The False Prophets of Protest Music

Members of Rage Against the Machine, Public Enemy, and Cypress Hill team up for political rock that seems immediately obsolete.

Tom Morello performs with Prophets of Rage on August 20, 2016, in Camden, New Jersey.
Owen Sweeney / AP

Protest music is thriving, if you want to hear it. A top-of-my-head assortment: Kendrick Lamar’s post-election self-interrogations, Sheer Mag’s resistance-minded retrofitting of Thin Lizzy, Vince Staples’s dizzying F.U. to the White House, and Lana Del Rey’s knowingly naïve pleas for world peace. Even the slick, chart-courting likes of Fifth Harmony have anthems about building bridges and not walls. Yet if your genre tastes or tribal affiliations or overpowering nostalgia for the WTO protests disqualify the above from being taken seriously—well, today you have the thudding debut by Prophets of Rage.

A super-group formed during the 2016 election because “dangerous times demand dangerous songs,” Prophets of Rage includes members of Rage Against the Machine (among them the effects-pedals activist Tom Morello), Public Enemy (including Chuck D, the stern embodiment of rap’s political potential), and Cypress Hill (B-Real, the squeaky stoner of “Insane in the Brain”). Their protest-artists pedigree is mostly impeccable, and their initial outings saw them reworking old hits for today’s rallies. Outside the Republican National Convention, for example, Chuck D and B-Real aimed Zack de la Rocha’s lyrics in “Killing in the Name” at newly explicit targets. Now, it was “some of those up in Congresswho were “the same that burn crosses.”

Eight months into the Trump administration, any temptation to call such an effort overly ham-handed has been squelched. The chorus of Prophets of Rage’s “Unfuck the World” says “no hatred / fuck racists,” and the president’s response to the Charlottesville violence has made clear that the band is not simply stating the obvious. Yet over the 12 tracks of their self-titled debut, the Prophets seem stuck in an aesthetic bunker of nostalgia and self-satisfaction—an unfortunate place from which to launch a revolution.

On the opener, “Radical Eyes,” Chuck D booms that he’s feeling “rage-ified,” and that’s a handy term for the mode the album is in. It’s a lot like Rage Against the Machine, but it’s not the real thing. Rage’s Morello, drummer Brad Wilk, and bassist Tim Commerford dutifully rebuild the sound that shook ’90s radio: sludgy low end, drums marrying James Brown and “When the Levee Breaks,” and fluorescent guitars that might make you think of a video-poker machine announcing a jackpot. But in place of de la Rocha’s agitation there’s Chuck D’s steady preaching and—a big part of the problem—B-Real’s simplistic sneer. Their forgettable verses make way for choruses that loop-the-loop over mounting squall from Morello and Public Enemy’s DJ Lord. It’s as if mere repetition and noise might alchemize words into deeds.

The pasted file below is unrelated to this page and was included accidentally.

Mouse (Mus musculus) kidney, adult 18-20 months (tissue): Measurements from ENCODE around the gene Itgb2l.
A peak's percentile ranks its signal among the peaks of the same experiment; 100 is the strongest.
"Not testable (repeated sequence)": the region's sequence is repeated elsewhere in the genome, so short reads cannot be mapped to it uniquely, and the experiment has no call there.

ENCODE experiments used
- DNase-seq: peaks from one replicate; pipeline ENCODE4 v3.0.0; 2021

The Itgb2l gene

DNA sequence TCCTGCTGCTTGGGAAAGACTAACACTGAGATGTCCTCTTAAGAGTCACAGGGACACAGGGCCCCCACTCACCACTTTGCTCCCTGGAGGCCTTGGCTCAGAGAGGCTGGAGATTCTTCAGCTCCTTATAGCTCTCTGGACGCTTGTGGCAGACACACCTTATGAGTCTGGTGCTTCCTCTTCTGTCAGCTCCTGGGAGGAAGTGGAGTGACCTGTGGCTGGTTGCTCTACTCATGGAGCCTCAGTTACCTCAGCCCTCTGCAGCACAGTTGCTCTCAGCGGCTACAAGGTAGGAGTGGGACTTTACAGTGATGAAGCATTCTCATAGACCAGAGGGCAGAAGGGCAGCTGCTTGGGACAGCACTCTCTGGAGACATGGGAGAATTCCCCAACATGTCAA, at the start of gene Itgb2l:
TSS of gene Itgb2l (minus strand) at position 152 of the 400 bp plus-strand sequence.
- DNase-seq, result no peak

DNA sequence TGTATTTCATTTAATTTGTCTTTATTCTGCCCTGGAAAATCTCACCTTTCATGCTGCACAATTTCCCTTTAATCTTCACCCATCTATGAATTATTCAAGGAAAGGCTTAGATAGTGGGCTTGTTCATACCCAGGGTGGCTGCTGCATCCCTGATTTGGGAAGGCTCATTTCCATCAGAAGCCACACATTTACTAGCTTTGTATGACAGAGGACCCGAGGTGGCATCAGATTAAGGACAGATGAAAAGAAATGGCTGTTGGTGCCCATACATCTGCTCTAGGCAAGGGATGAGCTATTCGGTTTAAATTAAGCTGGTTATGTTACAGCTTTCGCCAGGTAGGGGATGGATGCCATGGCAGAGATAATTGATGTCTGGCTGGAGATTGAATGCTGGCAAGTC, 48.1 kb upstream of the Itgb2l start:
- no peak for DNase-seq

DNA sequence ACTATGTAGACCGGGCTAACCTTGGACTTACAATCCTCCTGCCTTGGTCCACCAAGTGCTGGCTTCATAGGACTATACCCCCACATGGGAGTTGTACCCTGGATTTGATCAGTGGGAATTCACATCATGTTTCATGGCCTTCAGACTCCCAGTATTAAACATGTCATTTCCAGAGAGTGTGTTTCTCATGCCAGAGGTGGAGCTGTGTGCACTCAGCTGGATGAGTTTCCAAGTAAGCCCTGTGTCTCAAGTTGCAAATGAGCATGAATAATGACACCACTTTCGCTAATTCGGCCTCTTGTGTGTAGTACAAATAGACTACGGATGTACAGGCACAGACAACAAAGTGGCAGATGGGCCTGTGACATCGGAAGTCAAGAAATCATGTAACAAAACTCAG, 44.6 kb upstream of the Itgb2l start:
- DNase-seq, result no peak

Such rap-rock is not, exactly, the music of these times. Are the messages current, at least? “You fell asleep and when you woke up / 45 for the win,” Chuck D says on the opener, and it’s worth noting that the line would have technically worked regardless of who prevailed last November. “By George, he’s the new Wallace,” he raps on “Hail to the Chief,” a song that doesn’t aspire to much other than further bumming out those already bummed by Trump’s election. On “Smashit,” B-Real seems annoyed at Democrats: “They forgot about Michigan / like all is magnificent.” Otherwise, the album mostly passes in a blur of vague condemnations of liars and PSA-mild calls for action: “Give a damn, evil can’t stand / When the people take a stand.”

Even the more specific songs are fangless. It might take a few listens to “Strength in Numbers” to notice the Standing Rock references amid its bumper-sticker word salad, and the flirtations with nonviolent resistance in “Fired a Shot” just come off as controversy-adverse metaphors. “Legalize Me” takes some of the faux-militant vibe of Edwin Starr’s “War” to rumble about decriminalizing pot, with B-Real mostly just listing the places where dispensaries already do business. You’re left thinking weed should be legalized so guys in Che Guevara T-shirts might more easily get high, rather than to help break the schools-to-prison pipeline. “Living on the 110,” which draws attention to the homelessness under a major Los Angeles freeway, is a highlight simply because it commits to one concrete cause.

Rage Against the Machine and Public Enemy didn’t always talk in terms of specific policies or people either. But they did have a knack for rendering society’s longstanding injustices in vivid, even shocking terms. Zack de la Rocha, a true radical, could shake the listener’s soul with images like the one in “Down Rodeo”: “I’m rollin’ down Rodeo with a shotgun / These people ain’t seen a brown-skinned man since their grandparents bought one.” Chuck D once described black alienation with brilliant candor, calling Elvis and John Wayne “straight-up racist.” He recycled that famous verse last year for Prophets of Rage’s “No Sleep Til Cleveland,” itself a rewrite of a Beastie Boys song. The fact that the results made for the best track in the Prophets of Rage catalogue suggests that these past giants of political music are just that: the past. If revolution comes by song, it will come from elsewhere.